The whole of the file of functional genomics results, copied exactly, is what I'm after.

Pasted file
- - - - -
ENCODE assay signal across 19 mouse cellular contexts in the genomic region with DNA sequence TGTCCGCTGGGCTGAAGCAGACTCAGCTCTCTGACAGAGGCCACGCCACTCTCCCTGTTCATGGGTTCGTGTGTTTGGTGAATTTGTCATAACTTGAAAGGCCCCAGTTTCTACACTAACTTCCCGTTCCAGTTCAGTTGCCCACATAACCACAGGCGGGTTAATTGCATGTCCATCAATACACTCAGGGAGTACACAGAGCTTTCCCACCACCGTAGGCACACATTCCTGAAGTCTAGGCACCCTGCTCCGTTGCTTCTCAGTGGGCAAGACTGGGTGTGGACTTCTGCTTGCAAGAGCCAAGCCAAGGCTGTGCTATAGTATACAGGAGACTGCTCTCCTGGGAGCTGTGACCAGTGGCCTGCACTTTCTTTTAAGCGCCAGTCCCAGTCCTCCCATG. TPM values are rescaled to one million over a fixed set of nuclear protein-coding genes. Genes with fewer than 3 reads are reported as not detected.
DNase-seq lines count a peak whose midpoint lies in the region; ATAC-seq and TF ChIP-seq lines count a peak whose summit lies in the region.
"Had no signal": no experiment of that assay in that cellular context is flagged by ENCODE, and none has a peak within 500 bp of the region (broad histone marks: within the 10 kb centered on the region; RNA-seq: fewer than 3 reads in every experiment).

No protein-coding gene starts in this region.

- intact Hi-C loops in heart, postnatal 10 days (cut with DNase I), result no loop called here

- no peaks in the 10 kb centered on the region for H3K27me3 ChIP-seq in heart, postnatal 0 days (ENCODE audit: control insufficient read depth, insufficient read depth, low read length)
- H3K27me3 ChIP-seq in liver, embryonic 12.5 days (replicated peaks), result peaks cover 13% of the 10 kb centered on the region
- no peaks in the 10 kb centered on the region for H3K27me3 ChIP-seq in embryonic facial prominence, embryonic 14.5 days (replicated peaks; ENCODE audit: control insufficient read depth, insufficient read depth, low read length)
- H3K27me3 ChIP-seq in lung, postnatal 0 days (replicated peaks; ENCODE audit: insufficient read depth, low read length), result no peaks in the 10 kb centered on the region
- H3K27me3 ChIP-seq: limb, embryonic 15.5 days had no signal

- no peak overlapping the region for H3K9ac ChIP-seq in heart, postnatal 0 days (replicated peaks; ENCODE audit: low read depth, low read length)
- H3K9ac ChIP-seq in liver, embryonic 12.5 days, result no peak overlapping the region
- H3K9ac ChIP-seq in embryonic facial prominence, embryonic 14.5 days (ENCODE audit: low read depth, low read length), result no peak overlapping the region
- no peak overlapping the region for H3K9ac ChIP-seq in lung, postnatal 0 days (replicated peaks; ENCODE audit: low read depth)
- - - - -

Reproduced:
ENCODE assay signal across 19 mouse cellular contexts in the genomic region with DNA sequence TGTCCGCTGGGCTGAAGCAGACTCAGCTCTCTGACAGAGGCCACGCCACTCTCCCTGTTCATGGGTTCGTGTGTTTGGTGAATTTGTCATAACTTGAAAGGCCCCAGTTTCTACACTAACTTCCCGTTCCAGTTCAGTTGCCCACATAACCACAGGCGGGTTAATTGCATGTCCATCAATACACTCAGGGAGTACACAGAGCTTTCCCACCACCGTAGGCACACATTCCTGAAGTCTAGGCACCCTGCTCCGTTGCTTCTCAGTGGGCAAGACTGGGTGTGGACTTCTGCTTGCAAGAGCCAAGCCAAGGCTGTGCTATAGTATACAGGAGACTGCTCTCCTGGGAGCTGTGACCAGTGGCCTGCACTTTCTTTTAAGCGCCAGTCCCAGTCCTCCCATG. TPM values are rescaled to one million over a fixed set of nuclear protein-coding genes. Genes with fewer than 3 reads are reported as not detected.
DNase-seq lines count a peak whose midpoint lies in the region; ATAC-seq and TF ChIP-seq lines count a peak whose summit lies in the region.
"Had no signal": no experiment of that assay in that cellular context is flagged by ENCODE, and none has a peak within 500 bp of the region (broad histone marks: within the 10 kb centered on the region; RNA-seq: fewer than 3 reads in every experiment).

No protein-coding gene starts in this region.

- intact Hi-C loops in heart, postnatal 10 days (cut with DNase I), result no loop called here

- no peaks in the 10 kb centered on the region for H3K27me3 ChIP-seq in heart, postnatal 0 days (ENCODE audit: control insufficient read depth, insufficient read depth, low read length)
- H3K27me3 ChIP-seq in liver, embryonic 12.5 days (replicated peaks), result peaks cover 13% of the 10 kb centered on the region
- no peaks in the 10 kb centered on the region for H3K27me3 ChIP-seq in embryonic facial prominence, embryonic 14.5 days (replicated peaks; ENCODE audit: control insufficient read depth, insufficient read depth, low read length)
- H3K27me3 ChIP-seq in lung, postnatal 0 days (replicated peaks; ENCODE audit: insufficient read depth, low read length), result no peaks in the 10 kb centered on the region
- H3K27me3 ChIP-seq: limb, embryonic 15.5 days had no signal

- no peak overlapping the region for H3K9ac ChIP-seq in heart, postnatal 0 days (replicated peaks; ENCODE audit: low read depth, low read length)
- H3K9ac ChIP-seq in liver, embryonic 12.5 days, result no peak overlapping the region
- H3K9ac ChIP-seq in embryonic facial prominence, embryonic 14.5 days (ENCODE audit: low read depth, low read length), result no peak overlapping the region
- no peak overlapping the region for H3K9ac ChIP-seq in lung, postnatal 0 days (replicated peaks; ENCODE audit: low read depth)